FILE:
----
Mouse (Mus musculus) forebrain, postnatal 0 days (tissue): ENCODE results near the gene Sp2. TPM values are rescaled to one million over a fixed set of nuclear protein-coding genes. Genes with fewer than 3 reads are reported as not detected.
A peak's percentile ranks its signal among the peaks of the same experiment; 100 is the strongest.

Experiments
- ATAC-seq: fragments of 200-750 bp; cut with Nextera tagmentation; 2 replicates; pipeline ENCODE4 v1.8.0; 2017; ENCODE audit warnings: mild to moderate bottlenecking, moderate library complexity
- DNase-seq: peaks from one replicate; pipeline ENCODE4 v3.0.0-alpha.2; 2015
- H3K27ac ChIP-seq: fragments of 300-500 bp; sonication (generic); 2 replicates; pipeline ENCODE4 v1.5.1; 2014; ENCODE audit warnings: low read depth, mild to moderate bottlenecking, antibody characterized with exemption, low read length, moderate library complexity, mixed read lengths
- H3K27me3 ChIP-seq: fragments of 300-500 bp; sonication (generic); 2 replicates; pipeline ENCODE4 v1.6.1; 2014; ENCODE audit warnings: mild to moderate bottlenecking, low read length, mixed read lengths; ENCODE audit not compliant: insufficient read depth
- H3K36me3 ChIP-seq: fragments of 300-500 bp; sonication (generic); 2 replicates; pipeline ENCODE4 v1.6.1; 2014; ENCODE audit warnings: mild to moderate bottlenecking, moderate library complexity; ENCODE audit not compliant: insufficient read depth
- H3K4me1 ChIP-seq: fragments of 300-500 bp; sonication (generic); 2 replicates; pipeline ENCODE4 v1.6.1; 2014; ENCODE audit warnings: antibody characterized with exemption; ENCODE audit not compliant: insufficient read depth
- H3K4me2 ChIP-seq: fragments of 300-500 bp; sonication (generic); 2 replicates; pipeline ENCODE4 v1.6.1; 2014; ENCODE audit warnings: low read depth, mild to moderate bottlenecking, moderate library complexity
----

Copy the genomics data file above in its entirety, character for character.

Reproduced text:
Mouse (Mus musculus) forebrain, postnatal 0 days (tissue): ENCODE results near the gene Sp2. TPM values are rescaled to one million over a fixed set of nuclear protein-coding genes. Genes with fewer than 3 reads are reported as not detected.
A peak's percentile ranks its signal among the peaks of the same experiment; 100 is the strongest.

Experiments
- ATAC-seq: fragments of 200-750 bp; cut with Nextera tagmentation; 2 replicates; pipeline ENCODE4 v1.8.0; 2017; ENCODE audit warnings: mild to moderate bottlenecking, moderate library complexity
- DNase-seq: peaks from one replicate; pipeline ENCODE4 v3.0.0-alpha.2; 2015
- H3K27ac ChIP-seq: fragments of 300-500 bp; sonication (generic); 2 replicates; pipeline ENCODE4 v1.5.1; 2014; ENCODE audit warnings: low read depth, mild to moderate bottlenecking, antibody characterized with exemption, low read length, moderate library complexity, mixed read lengths
- H3K27me3 ChIP-seq: fragments of 300-500 bp; sonication (generic); 2 replicates; pipeline ENCODE4 v1.6.1; 2014; ENCODE audit warnings: mild to moderate bottlenecking, low read length, mixed read lengths; ENCODE audit not compliant: insufficient read depth
- H3K36me3 ChIP-seq: fragments of 300-500 bp; sonication (generic); 2 replicates; pipeline ENCODE4 v1.6.1; 2014; ENCODE audit warnings: mild to moderate bottlenecking, moderate library complexity; ENCODE audit not compliant: insufficient read depth
- H3K4me1 ChIP-seq: fragments of 300-500 bp; sonication (generic); 2 replicates; pipeline ENCODE4 v1.6.1; 2014; ENCODE audit warnings: antibody characterized with exemption; ENCODE audit not compliant: insufficient read depth
- H3K4me2 ChIP-seq: fragments of 300-500 bp; sonication (generic); 2 replicates; pipeline ENCODE4 v1.6.1; 2014; ENCODE audit warnings: low read depth, mild to moderate bottlenecking, moderate library complexity